Friday night after sunset was Yom Kippur, and since Ryter has a level of anti-religion backlash similar to that of former Christians thanks to a few years in Hebrew school he had mentioned he wanted to eat ham on the holy days. I complied, coming up with what I thought was the least kosher thing we could have prepared-- cheese dreams.
A cheese dream is usually bacon, tomato and cheese, melted over a piece of bread into ooey cholesterol goodness (I omit the bacon). Ryter doesn't like tomatoes, so I replaced them with a piece of ham. They were quite good, even if I do think that making them again before the next Yom Kippur may send him into cardiac arrest. Apparently Yom Kippur is also about fasting, which meant that the whole thing was even more sacrilegious.
Saturday was the Highland Games up at Loon Mountain, and I had decided to take Ryter this year. I love the Games, I go every year I can, and I was hoping he'd like it too but honestly I was kind of expecting he would think it was boring or cheesy.
We got there a little before my family did and took the shuttle from the parking lot to Loon. As we had not eaten breakfast, food was the first priority-- specifically fish and chips for me (mmm, greasy fried fish from a fair stand first thing in the morning) and haggis and thumps for Ryter. Haggis is of course sheep's blood pudding and thumps is mashed potatoes mixed with cabbage. Keep in mind that Jewish law expressly forbids the consumption of animal blood and it was Yom Kippur.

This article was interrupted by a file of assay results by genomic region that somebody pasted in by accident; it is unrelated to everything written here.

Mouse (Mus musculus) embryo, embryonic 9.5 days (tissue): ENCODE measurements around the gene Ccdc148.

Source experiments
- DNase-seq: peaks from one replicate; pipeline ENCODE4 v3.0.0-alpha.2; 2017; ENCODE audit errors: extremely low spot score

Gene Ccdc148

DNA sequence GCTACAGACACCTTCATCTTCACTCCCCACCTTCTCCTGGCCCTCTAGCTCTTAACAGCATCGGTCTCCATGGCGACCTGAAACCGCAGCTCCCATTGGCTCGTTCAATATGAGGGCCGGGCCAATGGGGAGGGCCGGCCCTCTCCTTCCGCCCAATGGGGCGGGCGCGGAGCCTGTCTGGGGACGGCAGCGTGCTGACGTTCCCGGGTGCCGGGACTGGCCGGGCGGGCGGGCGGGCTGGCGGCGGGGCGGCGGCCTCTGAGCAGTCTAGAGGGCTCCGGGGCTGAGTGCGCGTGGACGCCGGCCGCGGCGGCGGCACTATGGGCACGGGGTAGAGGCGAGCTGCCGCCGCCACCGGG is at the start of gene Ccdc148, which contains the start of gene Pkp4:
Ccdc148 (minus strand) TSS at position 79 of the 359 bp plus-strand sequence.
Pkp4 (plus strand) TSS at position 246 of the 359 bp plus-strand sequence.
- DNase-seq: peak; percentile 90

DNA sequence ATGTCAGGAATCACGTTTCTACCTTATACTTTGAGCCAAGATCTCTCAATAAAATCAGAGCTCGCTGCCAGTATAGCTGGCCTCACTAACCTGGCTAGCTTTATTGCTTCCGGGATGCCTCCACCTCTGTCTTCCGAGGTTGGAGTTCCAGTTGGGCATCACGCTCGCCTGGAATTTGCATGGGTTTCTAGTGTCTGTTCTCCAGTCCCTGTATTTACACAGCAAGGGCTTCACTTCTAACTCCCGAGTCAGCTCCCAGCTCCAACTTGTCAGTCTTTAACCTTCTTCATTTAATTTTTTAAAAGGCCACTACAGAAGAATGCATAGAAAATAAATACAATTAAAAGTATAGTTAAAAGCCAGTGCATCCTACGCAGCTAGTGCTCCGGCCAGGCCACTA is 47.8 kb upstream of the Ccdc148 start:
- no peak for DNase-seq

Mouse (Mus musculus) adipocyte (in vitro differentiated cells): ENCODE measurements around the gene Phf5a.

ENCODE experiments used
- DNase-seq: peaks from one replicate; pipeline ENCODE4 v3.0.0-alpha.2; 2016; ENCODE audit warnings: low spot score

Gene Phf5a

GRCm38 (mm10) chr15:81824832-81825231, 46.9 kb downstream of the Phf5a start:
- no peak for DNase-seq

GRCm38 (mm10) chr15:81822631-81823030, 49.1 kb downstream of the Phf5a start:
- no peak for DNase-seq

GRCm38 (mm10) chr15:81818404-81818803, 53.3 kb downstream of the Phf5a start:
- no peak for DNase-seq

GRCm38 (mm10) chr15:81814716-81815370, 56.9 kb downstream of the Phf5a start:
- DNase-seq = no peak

He ate the whole thing and liked it (he wanted more, or to figure out how to get it at home) so he has become an honorary Scotsman and was christened Angus MacJewberg.
We met up with my parents, my grandmother, and my brother shortly after that and then looked around, checking out the Utilikilts and Threads of Time. Then we decided to go up the gondola to the top of the mountain and checked out the view. That was a lot of fun-- very pretty, less of a crowd and more of a breeze (or "stiff wind that nearly blew my skirts up," rather) so it wasn't as hot as at the Games themselves.
And once we went down again Ryter got to see the tail end of the caber toss and the Historic Highlanders, who were sword fighting at the time. We finally reconnected with my family later on for the sheaf toss (stick a pitchfork into a bag of oats and throw it over a 28-ft bar), which Ryter was very enthusiastic about and he cheered quite loudly for his favorites.
It was a lot of fun, and Ryter loved it. We had a little trouble finding our parking lot again, thanks to some bad info from the bus driver who brought us there, and then we wound up getting home later than hoped because we went out to eat with my family at Hart's Turkey Farm, but it was a great day and definitely what Ryter needed. It got him out of his apartment and doing something fun. He's also asking for a Utilikilt for Chrismukkah or Chrismahanakwanza, or whatever it is, which makes me happy because kilts are always sexy.
*Other 1%? Asian tourists, of course.